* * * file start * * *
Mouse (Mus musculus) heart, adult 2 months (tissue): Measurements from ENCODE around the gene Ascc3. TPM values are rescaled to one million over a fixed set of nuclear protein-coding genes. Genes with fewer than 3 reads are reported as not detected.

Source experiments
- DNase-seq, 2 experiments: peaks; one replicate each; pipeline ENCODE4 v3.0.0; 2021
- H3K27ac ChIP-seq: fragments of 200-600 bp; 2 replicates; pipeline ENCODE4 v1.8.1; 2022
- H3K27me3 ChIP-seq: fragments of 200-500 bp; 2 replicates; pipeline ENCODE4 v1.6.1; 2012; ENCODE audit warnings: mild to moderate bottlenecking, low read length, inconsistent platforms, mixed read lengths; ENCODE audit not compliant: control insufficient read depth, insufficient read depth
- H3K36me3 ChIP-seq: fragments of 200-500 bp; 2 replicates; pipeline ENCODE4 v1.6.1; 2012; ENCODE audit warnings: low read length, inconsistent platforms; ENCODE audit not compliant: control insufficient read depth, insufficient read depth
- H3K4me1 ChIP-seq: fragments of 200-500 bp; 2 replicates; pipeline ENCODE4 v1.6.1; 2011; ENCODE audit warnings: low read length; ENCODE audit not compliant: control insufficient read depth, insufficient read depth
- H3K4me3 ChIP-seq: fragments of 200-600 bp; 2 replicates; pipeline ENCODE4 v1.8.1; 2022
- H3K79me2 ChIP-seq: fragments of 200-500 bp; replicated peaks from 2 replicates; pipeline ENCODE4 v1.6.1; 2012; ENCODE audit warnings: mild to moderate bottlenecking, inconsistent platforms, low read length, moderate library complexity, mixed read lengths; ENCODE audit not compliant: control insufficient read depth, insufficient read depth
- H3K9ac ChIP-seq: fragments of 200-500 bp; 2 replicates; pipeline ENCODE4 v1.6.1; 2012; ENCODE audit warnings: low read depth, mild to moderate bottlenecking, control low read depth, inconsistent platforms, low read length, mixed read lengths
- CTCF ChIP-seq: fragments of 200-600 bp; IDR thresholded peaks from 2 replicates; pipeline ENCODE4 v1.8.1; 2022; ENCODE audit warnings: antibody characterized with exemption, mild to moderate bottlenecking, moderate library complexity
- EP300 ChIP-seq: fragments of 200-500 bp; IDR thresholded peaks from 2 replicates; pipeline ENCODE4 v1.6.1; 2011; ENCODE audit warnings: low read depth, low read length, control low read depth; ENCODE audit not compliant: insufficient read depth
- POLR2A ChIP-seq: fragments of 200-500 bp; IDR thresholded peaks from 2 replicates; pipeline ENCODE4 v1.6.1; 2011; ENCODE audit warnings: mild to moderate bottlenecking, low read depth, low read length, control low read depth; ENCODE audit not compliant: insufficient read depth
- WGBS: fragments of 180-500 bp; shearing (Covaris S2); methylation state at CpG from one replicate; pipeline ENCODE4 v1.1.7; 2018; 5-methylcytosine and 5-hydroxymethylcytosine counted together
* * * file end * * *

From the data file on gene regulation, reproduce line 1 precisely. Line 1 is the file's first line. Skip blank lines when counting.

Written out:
Mouse (Mus musculus) heart, adult 2 months (tissue): Measurements from ENCODE around the gene Ascc3. TPM values are rescaled to one million over a fixed set of nuclear protein-coding genes. Genes with fewer than 3 reads are reported as not detected.